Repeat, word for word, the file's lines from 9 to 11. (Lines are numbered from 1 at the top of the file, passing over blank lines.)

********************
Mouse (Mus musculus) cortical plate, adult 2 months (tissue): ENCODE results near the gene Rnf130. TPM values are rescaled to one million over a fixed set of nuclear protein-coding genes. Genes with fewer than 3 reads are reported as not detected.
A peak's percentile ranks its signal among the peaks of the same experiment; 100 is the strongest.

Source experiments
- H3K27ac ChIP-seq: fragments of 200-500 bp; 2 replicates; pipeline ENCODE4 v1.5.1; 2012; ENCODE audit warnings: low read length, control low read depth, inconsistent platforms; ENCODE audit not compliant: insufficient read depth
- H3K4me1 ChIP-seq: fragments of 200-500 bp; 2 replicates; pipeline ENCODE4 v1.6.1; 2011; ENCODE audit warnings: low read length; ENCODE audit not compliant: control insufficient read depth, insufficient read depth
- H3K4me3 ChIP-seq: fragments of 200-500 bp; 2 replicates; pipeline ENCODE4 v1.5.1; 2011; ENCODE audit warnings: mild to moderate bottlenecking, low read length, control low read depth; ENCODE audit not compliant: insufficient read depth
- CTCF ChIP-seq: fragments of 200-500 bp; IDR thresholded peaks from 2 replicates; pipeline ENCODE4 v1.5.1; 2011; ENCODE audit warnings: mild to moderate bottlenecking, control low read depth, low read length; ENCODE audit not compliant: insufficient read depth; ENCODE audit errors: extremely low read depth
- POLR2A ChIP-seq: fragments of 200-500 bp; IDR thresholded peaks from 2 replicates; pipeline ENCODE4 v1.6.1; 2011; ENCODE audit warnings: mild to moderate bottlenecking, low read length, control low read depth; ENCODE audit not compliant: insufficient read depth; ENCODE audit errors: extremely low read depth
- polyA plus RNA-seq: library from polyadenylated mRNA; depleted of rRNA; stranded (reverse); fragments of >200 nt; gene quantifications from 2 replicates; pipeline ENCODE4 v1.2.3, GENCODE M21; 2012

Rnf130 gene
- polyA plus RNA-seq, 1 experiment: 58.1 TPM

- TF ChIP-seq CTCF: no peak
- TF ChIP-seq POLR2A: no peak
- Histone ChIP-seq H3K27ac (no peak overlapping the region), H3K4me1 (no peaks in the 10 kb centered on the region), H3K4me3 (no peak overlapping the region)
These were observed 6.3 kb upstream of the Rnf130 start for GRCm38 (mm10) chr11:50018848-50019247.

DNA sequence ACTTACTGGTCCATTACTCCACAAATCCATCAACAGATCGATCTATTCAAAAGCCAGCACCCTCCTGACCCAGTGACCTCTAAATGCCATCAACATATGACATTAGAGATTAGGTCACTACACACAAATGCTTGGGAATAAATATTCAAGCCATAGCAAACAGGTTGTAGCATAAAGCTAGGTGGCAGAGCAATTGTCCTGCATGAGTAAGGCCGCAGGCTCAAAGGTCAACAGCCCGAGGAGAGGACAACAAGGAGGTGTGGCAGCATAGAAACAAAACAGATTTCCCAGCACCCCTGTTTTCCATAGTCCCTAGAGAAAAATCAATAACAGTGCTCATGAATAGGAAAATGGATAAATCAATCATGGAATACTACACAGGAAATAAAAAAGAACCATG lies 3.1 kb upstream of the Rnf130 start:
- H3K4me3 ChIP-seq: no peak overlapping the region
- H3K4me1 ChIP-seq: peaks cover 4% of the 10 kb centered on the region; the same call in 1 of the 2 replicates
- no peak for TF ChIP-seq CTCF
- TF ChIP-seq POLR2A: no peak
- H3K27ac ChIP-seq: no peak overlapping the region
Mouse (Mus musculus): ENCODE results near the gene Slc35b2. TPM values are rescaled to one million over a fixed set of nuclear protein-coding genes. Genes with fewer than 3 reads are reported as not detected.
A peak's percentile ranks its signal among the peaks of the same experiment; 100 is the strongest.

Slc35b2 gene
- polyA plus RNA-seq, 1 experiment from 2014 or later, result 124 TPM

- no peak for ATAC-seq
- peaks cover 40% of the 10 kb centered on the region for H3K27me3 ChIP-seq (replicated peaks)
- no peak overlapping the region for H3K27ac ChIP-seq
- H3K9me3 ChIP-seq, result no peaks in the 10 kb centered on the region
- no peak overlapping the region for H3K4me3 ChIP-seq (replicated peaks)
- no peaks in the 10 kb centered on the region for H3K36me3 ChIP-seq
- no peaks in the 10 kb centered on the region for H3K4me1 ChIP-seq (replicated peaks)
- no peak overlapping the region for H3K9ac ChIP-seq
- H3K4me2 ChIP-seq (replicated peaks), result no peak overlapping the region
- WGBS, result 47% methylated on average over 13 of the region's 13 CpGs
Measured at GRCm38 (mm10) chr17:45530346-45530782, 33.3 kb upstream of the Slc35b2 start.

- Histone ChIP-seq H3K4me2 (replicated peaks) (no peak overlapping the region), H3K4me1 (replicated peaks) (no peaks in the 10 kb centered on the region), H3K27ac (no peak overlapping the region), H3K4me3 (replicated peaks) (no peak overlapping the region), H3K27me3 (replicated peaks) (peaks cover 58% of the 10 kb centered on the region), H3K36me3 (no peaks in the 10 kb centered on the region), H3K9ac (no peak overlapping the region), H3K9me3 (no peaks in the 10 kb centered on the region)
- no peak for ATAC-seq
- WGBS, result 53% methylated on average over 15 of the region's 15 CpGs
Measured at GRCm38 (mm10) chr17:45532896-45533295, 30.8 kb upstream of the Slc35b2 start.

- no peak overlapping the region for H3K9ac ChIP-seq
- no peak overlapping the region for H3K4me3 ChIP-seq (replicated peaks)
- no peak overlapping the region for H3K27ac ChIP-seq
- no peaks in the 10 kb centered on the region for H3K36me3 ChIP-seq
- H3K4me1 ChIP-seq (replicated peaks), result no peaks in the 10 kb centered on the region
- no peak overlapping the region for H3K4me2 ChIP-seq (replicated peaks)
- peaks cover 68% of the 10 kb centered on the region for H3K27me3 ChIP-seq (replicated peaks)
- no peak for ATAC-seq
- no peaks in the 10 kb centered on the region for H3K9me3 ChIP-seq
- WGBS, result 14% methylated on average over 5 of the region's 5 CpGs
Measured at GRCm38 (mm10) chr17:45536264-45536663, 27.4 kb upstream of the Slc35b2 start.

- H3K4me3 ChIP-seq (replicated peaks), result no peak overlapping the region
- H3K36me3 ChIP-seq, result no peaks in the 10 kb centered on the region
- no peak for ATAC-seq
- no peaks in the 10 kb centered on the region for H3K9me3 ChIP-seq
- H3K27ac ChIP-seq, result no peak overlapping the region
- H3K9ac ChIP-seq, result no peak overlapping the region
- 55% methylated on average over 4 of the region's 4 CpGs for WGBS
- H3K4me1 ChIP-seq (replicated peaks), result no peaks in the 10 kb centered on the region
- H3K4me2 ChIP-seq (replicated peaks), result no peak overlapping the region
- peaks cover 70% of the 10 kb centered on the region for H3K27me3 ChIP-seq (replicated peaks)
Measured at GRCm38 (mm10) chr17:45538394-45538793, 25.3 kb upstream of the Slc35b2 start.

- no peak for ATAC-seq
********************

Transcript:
- polyA plus RNA-seq: library from polyadenylated mRNA; depleted of rRNA; stranded (reverse); fragments of >200 nt; gene quantifications from 2 replicates; pipeline ENCODE4 v1.2.3, GENCODE M21; 2012

Rnf130 gene
- polyA plus RNA-seq, 1 experiment: 58.1 TPM